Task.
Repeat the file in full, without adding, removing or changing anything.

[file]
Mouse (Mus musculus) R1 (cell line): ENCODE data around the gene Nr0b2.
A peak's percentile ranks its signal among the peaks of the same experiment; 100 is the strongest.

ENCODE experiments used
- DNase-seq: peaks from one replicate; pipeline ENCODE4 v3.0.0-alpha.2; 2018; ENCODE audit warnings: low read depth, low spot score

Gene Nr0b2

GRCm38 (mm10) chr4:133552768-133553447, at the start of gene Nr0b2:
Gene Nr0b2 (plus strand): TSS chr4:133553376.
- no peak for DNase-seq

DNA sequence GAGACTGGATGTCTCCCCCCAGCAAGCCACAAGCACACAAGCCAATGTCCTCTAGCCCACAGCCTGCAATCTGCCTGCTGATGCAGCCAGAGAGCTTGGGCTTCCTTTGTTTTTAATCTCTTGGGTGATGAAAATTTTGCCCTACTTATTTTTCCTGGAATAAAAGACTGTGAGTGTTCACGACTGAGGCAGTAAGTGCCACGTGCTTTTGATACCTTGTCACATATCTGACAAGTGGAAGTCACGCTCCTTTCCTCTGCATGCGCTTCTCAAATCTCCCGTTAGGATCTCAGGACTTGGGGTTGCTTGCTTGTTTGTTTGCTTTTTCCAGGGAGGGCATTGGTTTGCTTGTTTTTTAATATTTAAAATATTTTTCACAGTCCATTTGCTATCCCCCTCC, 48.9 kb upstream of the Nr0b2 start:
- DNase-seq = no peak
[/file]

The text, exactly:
Mouse (Mus musculus) R1 (cell line): ENCODE data around the gene Nr0b2.
A peak's percentile ranks its signal among the peaks of the same experiment; 100 is the strongest.

ENCODE experiments used
- DNase-seq: peaks from one replicate; pipeline ENCODE4 v3.0.0-alpha.2; 2018; ENCODE audit warnings: low read depth, low spot score

Gene Nr0b2

GRCm38 (mm10) chr4:133552768-133553447, at the start of gene Nr0b2:
Gene Nr0b2 (plus strand): TSS chr4:133553376.
- no peak for DNase-seq

DNA sequence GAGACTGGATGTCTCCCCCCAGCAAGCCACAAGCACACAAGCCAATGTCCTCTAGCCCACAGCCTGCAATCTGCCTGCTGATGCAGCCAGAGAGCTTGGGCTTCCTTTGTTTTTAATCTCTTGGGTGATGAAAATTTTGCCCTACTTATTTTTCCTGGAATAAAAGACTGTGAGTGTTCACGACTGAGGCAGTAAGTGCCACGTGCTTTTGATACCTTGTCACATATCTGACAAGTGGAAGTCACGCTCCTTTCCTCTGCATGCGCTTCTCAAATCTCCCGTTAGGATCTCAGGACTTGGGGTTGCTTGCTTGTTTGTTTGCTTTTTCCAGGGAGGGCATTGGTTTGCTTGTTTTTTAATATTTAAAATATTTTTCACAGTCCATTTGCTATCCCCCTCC, 48.9 kb upstream of the Nr0b2 start:
- DNase-seq = no peak